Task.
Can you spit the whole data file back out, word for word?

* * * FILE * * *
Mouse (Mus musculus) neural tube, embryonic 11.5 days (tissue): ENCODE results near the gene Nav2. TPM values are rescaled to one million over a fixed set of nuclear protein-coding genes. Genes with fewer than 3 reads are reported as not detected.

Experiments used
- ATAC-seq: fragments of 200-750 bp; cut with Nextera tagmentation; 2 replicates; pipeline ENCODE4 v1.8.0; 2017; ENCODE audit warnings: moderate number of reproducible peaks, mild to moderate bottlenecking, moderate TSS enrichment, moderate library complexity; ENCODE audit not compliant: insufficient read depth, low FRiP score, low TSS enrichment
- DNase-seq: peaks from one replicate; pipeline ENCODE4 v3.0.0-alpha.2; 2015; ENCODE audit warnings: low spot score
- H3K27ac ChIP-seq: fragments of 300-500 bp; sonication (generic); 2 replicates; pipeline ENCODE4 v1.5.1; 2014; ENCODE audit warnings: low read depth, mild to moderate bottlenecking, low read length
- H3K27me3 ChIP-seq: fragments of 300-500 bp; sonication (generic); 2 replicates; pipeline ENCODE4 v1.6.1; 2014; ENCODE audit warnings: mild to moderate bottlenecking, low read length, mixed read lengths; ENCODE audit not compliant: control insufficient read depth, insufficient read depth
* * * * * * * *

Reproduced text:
Mouse (Mus musculus) neural tube, embryonic 11.5 days (tissue): ENCODE results near the gene Nav2. TPM values are rescaled to one million over a fixed set of nuclear protein-coding genes. Genes with fewer than 3 reads are reported as not detected.

Experiments used
- ATAC-seq: fragments of 200-750 bp; cut with Nextera tagmentation; 2 replicates; pipeline ENCODE4 v1.8.0; 2017; ENCODE audit warnings: moderate number of reproducible peaks, mild to moderate bottlenecking, moderate TSS enrichment, moderate library complexity; ENCODE audit not compliant: insufficient read depth, low FRiP score, low TSS enrichment
- DNase-seq: peaks from one replicate; pipeline ENCODE4 v3.0.0-alpha.2; 2015; ENCODE audit warnings: low spot score
- H3K27ac ChIP-seq: fragments of 300-500 bp; sonication (generic); 2 replicates; pipeline ENCODE4 v1.5.1; 2014; ENCODE audit warnings: low read depth, mild to moderate bottlenecking, low read length
- H3K27me3 ChIP-seq: fragments of 300-500 bp; sonication (generic); 2 replicates; pipeline ENCODE4 v1.6.1; 2014; ENCODE audit warnings: mild to moderate bottlenecking, low read length, mixed read lengths; ENCODE audit not compliant: control insufficient read depth, insufficient read depth